Objective: To investigate the role of hypoxic pulmonary vasoconstriction in the intrapulmonary blood flow redistribution and gas exchange protection during oleic acid acute lung injury.
Design: Prospective, controlled animal study.
Setting: Research laboratory of an academic institution.
Subjects: Three groups of five mongrel dogs.
Interventions: Induction of acute lung injury by 0.08 mL/kg oleic acid intravenously. Hypoxic pulmonary vasoconstriction inhibition by Escherichia coli endotoxin microdose (15 microg/kg) pretreatment or by metabolic alkalosis (pH 7.60).
Measurements and main results: Pulmonary arterial and venous resistances were determined by flow-pressure curves and by capillary pressure estimation. Regional lung water and pulmonary blood flow were assessed by positron emission tomography. Oleic acid alone increased the arterial and venous resistances, redistributed blood flow away from edematous areas, and decreased the Pao2 from 507 +/- 16 to 373 +/- 60 torr. on Fio2 1.0 and positive end-expiratory pressure 5 cm H2O. Endotoxin pretreatment inhibited the increase in arterial resistance, suppressed the redistribution, and decreased the Pao2 to 105 +/- 22 torr. Alkalosis inhibited the increase in arterial and venous resistances, suppressed the redistribution, and decreased the Pao2 to 63 +/- 12 torr. Reversal of the alkalosis increased the arterial and venous resistances, restored the perfusion redistribution, and improved the Pao2 to 372 +/- 63 torr. Changes in blood gases conformed to predictions of a computer lung model in which hypoxic pulmonary vasoconstriction was suppressed by endotoxin and alkalosis.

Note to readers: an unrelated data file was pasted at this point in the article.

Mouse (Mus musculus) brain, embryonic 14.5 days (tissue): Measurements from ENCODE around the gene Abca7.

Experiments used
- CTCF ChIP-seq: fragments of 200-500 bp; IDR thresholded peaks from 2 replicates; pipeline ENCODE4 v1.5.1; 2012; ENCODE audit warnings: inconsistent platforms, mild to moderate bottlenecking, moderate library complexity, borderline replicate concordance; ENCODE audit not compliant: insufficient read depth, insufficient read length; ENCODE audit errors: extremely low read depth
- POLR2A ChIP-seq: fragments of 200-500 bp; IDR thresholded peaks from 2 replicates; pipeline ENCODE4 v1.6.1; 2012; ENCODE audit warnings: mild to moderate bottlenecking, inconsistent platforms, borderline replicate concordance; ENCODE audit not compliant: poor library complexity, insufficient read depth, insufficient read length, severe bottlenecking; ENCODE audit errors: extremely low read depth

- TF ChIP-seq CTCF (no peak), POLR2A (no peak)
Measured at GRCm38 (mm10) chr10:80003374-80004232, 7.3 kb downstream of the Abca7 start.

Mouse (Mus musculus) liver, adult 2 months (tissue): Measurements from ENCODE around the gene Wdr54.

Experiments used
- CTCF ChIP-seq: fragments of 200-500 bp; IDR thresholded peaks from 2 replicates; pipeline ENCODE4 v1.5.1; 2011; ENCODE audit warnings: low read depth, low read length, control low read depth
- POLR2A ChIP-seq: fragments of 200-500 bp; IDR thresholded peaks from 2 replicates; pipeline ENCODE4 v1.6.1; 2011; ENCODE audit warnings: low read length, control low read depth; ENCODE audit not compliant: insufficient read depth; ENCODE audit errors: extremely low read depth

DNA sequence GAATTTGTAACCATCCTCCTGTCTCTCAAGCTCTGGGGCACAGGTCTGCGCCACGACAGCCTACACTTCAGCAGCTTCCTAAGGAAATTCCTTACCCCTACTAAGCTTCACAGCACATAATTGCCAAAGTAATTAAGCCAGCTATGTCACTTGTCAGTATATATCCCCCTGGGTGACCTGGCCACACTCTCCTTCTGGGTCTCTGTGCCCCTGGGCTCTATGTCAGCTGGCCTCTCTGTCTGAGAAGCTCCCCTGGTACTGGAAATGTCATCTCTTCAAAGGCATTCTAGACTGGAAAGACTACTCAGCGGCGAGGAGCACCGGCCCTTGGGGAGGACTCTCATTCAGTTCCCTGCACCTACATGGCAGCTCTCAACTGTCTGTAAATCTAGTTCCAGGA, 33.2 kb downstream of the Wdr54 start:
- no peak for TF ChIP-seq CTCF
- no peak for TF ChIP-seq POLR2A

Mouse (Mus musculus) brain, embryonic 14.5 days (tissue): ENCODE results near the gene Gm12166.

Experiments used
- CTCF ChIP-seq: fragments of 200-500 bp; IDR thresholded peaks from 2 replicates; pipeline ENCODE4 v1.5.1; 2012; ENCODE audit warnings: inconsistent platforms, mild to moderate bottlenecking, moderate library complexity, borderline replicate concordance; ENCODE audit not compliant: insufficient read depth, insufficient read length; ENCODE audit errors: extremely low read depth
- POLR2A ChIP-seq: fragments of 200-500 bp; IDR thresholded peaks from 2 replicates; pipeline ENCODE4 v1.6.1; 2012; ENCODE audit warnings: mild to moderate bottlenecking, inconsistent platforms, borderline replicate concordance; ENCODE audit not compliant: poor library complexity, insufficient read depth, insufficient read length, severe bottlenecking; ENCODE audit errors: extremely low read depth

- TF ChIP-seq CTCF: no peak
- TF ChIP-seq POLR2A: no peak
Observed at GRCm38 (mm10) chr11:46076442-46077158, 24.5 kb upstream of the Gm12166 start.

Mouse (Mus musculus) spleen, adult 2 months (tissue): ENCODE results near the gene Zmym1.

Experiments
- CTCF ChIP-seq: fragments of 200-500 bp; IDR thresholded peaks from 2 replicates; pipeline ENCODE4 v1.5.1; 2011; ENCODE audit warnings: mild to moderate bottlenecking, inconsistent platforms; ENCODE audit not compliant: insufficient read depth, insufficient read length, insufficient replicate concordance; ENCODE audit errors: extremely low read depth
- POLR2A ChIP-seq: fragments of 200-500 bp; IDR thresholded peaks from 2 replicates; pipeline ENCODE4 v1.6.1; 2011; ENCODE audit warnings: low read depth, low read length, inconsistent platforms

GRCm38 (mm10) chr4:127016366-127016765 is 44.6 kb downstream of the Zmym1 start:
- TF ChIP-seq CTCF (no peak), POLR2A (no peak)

Conclusions: We conclude that in oleic acid-induced lung injury, a) pulmonary hypertension results from increases in both arterial and venous resistances; b) the increase in arterial resistance is the primary mechanism responsible for the perfusion redistribution and the gas exchange protection; and c) the increase in arterial resistance is most consistent with hypoxic pulmonary vasoconstriction.